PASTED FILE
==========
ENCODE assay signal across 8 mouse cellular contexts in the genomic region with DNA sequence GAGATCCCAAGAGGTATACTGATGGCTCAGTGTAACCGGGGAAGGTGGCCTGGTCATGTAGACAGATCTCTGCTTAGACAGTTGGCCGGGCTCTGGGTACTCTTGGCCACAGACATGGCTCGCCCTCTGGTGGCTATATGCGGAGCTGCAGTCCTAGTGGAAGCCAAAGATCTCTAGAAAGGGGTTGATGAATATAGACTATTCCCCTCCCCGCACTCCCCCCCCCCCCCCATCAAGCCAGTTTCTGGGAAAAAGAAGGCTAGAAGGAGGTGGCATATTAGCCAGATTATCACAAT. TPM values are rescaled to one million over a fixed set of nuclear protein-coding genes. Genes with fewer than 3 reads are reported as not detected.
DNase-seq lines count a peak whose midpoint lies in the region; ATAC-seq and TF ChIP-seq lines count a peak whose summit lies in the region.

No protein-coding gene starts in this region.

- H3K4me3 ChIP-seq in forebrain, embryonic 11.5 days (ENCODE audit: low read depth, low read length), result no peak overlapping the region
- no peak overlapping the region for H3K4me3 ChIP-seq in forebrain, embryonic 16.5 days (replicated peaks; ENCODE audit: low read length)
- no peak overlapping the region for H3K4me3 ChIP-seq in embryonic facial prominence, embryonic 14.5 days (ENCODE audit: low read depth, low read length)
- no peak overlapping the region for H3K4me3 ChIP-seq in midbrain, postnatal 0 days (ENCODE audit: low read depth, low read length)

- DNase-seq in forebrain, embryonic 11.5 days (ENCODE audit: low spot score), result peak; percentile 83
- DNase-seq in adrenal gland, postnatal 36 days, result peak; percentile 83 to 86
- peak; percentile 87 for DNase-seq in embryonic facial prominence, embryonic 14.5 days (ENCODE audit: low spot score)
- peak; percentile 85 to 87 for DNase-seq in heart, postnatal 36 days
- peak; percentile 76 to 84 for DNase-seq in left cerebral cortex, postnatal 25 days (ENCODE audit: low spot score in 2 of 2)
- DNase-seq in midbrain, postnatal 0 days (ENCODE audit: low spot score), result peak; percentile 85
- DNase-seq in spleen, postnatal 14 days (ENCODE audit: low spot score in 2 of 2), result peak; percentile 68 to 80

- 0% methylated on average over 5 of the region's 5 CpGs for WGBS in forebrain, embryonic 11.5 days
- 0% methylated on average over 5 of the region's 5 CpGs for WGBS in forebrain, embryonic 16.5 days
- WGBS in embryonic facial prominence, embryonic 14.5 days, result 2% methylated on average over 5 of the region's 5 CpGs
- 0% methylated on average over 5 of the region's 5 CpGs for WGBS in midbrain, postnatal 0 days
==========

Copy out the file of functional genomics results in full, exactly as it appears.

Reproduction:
ENCODE assay signal across 8 mouse cellular contexts in the genomic region with DNA sequence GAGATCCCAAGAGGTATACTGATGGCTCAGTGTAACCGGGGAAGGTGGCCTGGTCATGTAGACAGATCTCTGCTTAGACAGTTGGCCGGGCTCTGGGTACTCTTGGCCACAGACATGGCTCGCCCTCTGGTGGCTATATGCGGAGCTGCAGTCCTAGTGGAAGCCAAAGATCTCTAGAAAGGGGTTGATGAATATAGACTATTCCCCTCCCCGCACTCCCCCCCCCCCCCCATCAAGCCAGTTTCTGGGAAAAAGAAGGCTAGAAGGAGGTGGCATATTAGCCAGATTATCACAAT. TPM values are rescaled to one million over a fixed set of nuclear protein-coding genes. Genes with fewer than 3 reads are reported as not detected.
DNase-seq lines count a peak whose midpoint lies in the region; ATAC-seq and TF ChIP-seq lines count a peak whose summit lies in the region.

No protein-coding gene starts in this region.

- H3K4me3 ChIP-seq in forebrain, embryonic 11.5 days (ENCODE audit: low read depth, low read length), result no peak overlapping the region
- no peak overlapping the region for H3K4me3 ChIP-seq in forebrain, embryonic 16.5 days (replicated peaks; ENCODE audit: low read length)
- no peak overlapping the region for H3K4me3 ChIP-seq in embryonic facial prominence, embryonic 14.5 days (ENCODE audit: low read depth, low read length)
- no peak overlapping the region for H3K4me3 ChIP-seq in midbrain, postnatal 0 days (ENCODE audit: low read depth, low read length)

- DNase-seq in forebrain, embryonic 11.5 days (ENCODE audit: low spot score), result peak; percentile 83
- DNase-seq in adrenal gland, postnatal 36 days, result peak; percentile 83 to 86
- peak; percentile 87 for DNase-seq in embryonic facial prominence, embryonic 14.5 days (ENCODE audit: low spot score)
- peak; percentile 85 to 87 for DNase-seq in heart, postnatal 36 days
- peak; percentile 76 to 84 for DNase-seq in left cerebral cortex, postnatal 25 days (ENCODE audit: low spot score in 2 of 2)
- DNase-seq in midbrain, postnatal 0 days (ENCODE audit: low spot score), result peak; percentile 85
- DNase-seq in spleen, postnatal 14 days (ENCODE audit: low spot score in 2 of 2), result peak; percentile 68 to 80

- 0% methylated on average over 5 of the region's 5 CpGs for WGBS in forebrain, embryonic 11.5 days
- 0% methylated on average over 5 of the region's 5 CpGs for WGBS in forebrain, embryonic 16.5 days
- WGBS in embryonic facial prominence, embryonic 14.5 days, result 2% methylated on average over 5 of the region's 5 CpGs
- 0% methylated on average over 5 of the region's 5 CpGs for WGBS in midbrain, postnatal 0 days